Fearing Trump's Deportations, L.A. Begins to Legalize Street Vendors

L.A.'s colorful gray market
L.A.'s colorful gray market
Nanette Gonzalez/L.A. Weekly

Wary of a new president who has vowed to deport an alleged 3 million undocumented lawbreakers, the L.A. City Council today began the process of legalizing the largely immigrant practice of street vending.

"It's been a long time in the works, but we're one step closer," says Victor Narro, project director of the UCLA Labor Center and an advocate of street-vendor legalization. "We need to stop criminalizing street vendors."

The council voted 11-2 to move forward with a legal street-vending program. The council's proposal asks the City Attorney's Office and other staffers to come up with recommendations for the program, including a system of limited permits, a process for neighborhood groups that want to limit street vendors, and a decision on whether amnesty should be granted to vendors cited in the past for illicit sales.

Mike Dennis of the Los Angeles Street Vendor Campaign says his group will fight aspects of the proposal, including its intent to limit the number of vendors to two per block and its requirement that vendors get permission from local businesses. The campaign is also unhappy with the opt-out option for neighborhood groups and business districts. In the months ahead, the council will have to work out those details.

The city has been weighing decriminalization since at least President Obama's first term — Narro says he has been working on the issue for six years — but rushed into action in November following the election of Donald Trump. The concern is that vendors cited for "criminal misdemeanor penalties" could become ensnared in the president's deportation dragnet. Councilmembers Joe Buscaino and Curren Price put the framework for vendor legalization on the fast track.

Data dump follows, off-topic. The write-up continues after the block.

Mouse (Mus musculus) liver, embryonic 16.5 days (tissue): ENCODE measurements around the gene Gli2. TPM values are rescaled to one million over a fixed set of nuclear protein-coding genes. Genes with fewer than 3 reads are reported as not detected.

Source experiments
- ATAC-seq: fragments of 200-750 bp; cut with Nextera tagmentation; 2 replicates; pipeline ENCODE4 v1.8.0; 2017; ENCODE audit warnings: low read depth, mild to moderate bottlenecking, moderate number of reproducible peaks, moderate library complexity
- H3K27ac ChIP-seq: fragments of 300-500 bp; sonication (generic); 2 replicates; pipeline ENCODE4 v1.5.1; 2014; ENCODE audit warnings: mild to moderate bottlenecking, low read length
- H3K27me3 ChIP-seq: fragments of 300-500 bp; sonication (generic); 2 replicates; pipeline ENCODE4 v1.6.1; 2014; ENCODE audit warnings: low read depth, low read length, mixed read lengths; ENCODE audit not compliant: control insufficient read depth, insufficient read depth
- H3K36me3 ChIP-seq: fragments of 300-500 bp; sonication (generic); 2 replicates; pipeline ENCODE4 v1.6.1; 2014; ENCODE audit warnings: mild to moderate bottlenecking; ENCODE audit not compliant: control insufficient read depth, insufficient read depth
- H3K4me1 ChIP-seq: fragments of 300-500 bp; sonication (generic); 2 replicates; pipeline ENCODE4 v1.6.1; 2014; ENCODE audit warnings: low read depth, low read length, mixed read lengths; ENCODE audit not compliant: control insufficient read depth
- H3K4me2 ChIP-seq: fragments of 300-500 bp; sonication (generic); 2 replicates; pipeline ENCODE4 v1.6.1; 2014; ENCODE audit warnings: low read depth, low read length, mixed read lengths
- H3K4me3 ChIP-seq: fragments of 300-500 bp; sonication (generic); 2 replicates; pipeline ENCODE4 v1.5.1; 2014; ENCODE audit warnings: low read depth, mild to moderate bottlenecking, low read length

Past delays were the result of a council that agonized over the objections of powerful business groups. Those groups argue that street vendors — which don't have the same kind of overhead or require the same kind of capital as brick-and-mortar enterprises — present unfair competition.

According to a statement from the Coalition to Save Small Business, which has fought against legalization: "While we appreciate some of the protections for small business and property owners proposed in the sidewalk-vending framework developed by Councilmembers Joe Buscaino and Curren Price, we recognize that the success of the program will depend on fully funded and effective administration and enforcement."

Councilman Mitch Englander voted no, alongside Paul Koretz, on the street-vending program. He also voted no on a separate proposal to decriminalize street vendors. "We took action to decriminalize it without coming up with a true plan to say how we'll protect brick-and-mortar businesses and residents," he says.

Englander says the city should have figured out all the details before today's vote instead of taking a "piecemeal approach" that will be worked out in fits and starts. "I didn't see a framework for rules and regulations," he says.

In the meantime, vendors can still be cited, possibly placing them in Trump's crosshairs, at least until the council moves on finally overturning infractions and misdemeanors for street vending. It's possible that could happen next week, says Dennis of the L.A. Street Vendor Campaign.

"The city wants to expedite this," Narro says, "because they're very sensitive about the immigration issue."


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